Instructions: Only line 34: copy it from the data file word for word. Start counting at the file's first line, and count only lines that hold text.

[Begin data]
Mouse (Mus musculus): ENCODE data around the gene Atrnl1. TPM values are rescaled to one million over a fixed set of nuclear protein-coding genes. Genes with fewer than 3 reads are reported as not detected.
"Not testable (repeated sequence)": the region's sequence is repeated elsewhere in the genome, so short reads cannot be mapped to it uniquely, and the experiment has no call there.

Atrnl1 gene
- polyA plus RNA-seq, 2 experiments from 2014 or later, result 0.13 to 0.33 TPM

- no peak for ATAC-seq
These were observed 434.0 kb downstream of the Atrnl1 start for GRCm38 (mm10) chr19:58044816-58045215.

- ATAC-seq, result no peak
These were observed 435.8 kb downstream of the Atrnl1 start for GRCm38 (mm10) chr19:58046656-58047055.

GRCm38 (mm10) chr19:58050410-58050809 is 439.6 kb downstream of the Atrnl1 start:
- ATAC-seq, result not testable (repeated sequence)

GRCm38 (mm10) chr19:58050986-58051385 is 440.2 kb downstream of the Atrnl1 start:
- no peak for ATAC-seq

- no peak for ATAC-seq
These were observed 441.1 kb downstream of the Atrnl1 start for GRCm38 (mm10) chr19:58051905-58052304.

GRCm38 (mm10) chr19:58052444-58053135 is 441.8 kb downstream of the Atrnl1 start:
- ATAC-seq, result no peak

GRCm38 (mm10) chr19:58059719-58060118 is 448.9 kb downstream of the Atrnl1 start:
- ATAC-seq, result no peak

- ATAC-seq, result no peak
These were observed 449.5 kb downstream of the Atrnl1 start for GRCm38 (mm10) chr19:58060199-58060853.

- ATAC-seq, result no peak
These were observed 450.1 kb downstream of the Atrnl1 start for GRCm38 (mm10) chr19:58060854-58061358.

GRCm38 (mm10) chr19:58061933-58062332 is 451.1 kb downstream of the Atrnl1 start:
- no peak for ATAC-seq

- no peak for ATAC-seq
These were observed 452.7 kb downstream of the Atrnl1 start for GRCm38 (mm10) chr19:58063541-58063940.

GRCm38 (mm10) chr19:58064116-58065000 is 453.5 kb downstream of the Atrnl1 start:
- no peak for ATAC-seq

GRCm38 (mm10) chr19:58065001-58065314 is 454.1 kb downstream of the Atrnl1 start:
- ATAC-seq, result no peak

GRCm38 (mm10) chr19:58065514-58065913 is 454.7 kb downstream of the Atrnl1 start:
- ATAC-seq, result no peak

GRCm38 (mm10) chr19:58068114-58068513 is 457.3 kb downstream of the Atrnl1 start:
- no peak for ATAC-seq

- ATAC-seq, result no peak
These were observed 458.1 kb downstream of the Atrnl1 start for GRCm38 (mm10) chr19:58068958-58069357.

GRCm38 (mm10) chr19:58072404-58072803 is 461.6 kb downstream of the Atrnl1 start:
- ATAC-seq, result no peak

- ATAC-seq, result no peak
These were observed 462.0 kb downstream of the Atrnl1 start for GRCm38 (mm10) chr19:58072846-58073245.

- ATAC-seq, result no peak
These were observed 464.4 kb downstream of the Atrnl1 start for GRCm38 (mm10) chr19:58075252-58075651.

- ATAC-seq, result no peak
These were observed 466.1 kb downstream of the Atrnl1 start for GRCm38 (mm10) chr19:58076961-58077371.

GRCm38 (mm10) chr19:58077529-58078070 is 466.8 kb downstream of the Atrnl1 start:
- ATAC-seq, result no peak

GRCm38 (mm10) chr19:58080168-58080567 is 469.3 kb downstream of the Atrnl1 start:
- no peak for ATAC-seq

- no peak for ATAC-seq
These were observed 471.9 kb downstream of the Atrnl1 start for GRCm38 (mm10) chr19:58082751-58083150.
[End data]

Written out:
- no peak for ATAC-seq